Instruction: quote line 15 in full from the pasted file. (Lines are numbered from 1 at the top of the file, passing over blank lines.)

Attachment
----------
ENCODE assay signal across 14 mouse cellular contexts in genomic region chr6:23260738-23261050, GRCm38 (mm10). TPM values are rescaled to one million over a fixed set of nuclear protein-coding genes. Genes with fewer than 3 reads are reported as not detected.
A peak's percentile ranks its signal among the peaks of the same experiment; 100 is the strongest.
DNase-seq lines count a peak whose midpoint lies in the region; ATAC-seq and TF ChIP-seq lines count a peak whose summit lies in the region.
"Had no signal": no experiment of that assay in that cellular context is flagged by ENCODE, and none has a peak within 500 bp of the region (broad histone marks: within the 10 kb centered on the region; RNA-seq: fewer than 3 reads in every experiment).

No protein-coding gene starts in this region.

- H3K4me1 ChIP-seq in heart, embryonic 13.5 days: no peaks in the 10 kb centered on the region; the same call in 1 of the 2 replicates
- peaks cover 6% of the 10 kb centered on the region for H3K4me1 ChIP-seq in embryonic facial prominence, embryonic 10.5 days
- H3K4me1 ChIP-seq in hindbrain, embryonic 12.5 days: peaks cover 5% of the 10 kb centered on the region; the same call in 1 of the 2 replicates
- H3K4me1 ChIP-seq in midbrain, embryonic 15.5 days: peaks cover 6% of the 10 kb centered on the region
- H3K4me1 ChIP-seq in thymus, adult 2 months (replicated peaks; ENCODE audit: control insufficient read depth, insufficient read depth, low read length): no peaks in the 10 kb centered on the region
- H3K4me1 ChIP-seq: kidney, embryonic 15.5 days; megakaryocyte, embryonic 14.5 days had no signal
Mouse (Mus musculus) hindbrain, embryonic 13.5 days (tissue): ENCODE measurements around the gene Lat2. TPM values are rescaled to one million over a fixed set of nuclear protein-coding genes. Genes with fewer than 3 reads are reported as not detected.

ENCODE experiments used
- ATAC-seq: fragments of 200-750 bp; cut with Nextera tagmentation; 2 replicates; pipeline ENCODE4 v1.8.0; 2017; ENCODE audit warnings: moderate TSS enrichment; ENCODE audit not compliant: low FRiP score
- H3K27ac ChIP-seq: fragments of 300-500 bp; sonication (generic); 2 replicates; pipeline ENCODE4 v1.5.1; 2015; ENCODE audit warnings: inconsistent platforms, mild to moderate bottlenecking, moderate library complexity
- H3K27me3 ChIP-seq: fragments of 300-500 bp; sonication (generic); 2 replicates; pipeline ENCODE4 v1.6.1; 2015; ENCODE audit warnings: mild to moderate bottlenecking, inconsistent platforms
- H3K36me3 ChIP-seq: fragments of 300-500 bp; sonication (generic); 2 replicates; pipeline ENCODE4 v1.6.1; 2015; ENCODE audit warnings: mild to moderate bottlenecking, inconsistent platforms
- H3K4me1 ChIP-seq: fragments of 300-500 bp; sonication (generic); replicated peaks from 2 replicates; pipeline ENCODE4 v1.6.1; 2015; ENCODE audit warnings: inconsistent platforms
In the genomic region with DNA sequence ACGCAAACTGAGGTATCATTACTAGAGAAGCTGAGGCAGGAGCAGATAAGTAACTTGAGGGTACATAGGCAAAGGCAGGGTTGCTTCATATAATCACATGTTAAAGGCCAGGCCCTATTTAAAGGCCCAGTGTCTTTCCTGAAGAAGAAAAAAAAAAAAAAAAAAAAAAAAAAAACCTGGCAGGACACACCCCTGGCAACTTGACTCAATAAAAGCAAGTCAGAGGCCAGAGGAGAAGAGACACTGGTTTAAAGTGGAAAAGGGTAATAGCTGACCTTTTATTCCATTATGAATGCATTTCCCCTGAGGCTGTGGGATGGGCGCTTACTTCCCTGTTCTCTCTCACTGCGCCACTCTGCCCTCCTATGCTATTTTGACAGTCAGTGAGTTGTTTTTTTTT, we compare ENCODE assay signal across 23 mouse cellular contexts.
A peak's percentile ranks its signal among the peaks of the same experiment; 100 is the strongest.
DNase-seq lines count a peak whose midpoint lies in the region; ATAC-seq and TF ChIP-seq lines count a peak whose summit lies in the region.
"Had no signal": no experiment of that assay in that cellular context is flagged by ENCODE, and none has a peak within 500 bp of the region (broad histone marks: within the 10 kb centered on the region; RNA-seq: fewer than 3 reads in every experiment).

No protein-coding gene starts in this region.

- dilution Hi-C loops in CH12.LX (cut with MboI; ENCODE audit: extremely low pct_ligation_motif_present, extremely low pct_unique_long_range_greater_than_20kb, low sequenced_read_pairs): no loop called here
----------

- H3K27ac ChIP-seq: fragments of 300-500 bp; sonication (generic); 2 replicates; pipeline ENCODE4 v1.5.1; 2015; ENCODE audit warnings: inconsistent platforms, mild to moderate bottlenecking, moderate library complexity